Note The Holding Period Rules For Dividends
The 15% top tax rate is not available unless you have owned the shares for at least 60 days before and after the date the stock goes ex-dividend. So, if you buy stock just before it pays a dividend and sell it soon thereafter, the dividend is taxed as ordinary income.
Tax-Favored Dividends Won't Help You Deduct Your Margin Interest, as a general rule. You have to elect to waive the 15% top rate on them to have them count as investment income so you can deduct more interest
Taking short-term gains can boost your margin interest deduction, which is limited to your net investment income. Short-term capital gains count as investment income. Note that long-term gains are not treated as investment income unless filers forgo taking the 15% top rate on them
Watch The Holding Period For The 15% Top Rate On Long-Term Gain. You must own the asset for more than one year to be eligible. Taxpayers in the 10% & 15% brackets get a 5% rate on long-term gains. However, once their gains lift their income into the 25% tax bracket, the balance of their profit is taxed at the standard 15% maximum rate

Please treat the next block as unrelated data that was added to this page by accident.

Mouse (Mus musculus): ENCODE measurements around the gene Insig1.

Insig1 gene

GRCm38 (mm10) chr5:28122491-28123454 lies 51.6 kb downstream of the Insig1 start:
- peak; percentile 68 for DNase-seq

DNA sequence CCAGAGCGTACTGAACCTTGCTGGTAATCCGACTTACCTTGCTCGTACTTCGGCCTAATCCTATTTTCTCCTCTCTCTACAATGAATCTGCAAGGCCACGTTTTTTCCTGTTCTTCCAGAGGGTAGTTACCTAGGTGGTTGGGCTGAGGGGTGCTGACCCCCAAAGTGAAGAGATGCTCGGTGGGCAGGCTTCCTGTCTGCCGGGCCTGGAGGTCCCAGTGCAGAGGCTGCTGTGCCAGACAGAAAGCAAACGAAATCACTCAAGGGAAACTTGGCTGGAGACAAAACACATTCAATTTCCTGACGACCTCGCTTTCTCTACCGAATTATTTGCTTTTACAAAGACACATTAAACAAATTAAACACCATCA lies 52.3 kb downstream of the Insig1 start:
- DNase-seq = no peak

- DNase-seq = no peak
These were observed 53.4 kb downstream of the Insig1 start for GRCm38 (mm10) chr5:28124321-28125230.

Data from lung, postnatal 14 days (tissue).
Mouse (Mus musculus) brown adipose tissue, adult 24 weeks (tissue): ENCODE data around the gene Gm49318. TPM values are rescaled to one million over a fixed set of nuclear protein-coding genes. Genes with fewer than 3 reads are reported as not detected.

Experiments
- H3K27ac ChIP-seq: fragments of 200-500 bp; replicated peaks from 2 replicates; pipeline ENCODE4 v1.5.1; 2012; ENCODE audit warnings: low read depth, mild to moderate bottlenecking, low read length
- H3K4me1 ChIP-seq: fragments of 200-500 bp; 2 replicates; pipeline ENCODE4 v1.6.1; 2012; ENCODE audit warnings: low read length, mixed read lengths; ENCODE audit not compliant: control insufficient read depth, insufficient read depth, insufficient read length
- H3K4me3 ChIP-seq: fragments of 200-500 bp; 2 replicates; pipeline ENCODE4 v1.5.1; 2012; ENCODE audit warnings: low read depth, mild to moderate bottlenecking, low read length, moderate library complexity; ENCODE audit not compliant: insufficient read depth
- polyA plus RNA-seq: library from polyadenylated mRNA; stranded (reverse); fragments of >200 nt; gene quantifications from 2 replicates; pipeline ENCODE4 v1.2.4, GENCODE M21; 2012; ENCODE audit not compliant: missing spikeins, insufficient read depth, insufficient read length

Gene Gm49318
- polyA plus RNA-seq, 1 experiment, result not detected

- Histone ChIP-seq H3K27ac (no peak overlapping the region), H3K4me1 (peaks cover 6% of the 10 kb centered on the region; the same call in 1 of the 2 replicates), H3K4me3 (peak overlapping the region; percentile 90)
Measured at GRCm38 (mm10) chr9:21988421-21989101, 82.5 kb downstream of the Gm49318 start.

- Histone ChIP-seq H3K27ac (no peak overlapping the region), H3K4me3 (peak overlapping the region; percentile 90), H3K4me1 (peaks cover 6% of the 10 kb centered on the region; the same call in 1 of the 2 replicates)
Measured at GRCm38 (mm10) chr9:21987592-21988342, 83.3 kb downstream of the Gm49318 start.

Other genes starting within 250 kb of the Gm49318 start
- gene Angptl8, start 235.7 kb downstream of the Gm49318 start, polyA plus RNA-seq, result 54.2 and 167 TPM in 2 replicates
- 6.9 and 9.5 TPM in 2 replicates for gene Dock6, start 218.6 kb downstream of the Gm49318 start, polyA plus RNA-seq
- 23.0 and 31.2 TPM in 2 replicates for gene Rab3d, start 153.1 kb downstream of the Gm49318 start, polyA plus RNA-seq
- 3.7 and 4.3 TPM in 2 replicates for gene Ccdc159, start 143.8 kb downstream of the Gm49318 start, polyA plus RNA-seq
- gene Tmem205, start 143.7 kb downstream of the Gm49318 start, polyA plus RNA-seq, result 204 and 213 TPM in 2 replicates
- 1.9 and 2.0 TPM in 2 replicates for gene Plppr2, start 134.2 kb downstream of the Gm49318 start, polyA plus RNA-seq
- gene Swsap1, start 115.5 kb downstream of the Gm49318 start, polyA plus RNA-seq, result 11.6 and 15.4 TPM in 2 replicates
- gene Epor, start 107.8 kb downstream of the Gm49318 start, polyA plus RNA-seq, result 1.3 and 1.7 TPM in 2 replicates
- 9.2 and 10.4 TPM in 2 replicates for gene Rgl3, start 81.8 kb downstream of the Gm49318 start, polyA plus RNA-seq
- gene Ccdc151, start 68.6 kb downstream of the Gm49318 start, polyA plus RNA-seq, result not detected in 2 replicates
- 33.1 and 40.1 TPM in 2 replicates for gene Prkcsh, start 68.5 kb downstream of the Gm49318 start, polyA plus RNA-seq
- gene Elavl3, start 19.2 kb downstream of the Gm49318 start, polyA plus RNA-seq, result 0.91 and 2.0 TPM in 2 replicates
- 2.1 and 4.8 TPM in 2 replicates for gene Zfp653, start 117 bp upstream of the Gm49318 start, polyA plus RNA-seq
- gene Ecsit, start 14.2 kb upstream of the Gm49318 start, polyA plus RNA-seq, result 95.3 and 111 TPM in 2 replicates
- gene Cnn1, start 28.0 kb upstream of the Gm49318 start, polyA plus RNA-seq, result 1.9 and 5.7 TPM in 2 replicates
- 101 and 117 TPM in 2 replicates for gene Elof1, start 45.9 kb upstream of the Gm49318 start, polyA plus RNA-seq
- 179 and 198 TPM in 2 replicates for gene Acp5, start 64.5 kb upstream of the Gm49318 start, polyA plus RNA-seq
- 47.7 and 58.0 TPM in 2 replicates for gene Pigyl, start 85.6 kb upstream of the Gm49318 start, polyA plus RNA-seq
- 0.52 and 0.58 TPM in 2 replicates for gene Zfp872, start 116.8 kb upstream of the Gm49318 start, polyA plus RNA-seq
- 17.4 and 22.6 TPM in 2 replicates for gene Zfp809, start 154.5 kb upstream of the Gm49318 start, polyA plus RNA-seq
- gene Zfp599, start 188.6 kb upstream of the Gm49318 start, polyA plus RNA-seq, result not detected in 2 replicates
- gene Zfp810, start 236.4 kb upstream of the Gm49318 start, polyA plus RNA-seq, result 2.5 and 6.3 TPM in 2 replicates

Some Gains Have Higher Tax Rates - Collectibles. Profits on sales of art, antiques, gems, stamps, coins and bullion have a top rate of 28% Depreciation Recapture On Real Estate. It's taxed as much as 25%. Short-Term Gains. Ordinary income rates of up to 35% apply.
Look Out For The Wash-Sale Rule -Selling close to the date the mutual fund dividends are reinvested can trigger this rule, and you may be nabbed if you use your IRA to quickly buy back the stock you sold at a loss. You're OK , however, if you sell one mutual fund and buy another with similar investment goals.
It can also affect bond "swaps". If you sell bonds at a loss and reaquire bonds of the same issuer, you can avoid the wash-sale rule by purchasing ones that have different maturities or interest rates.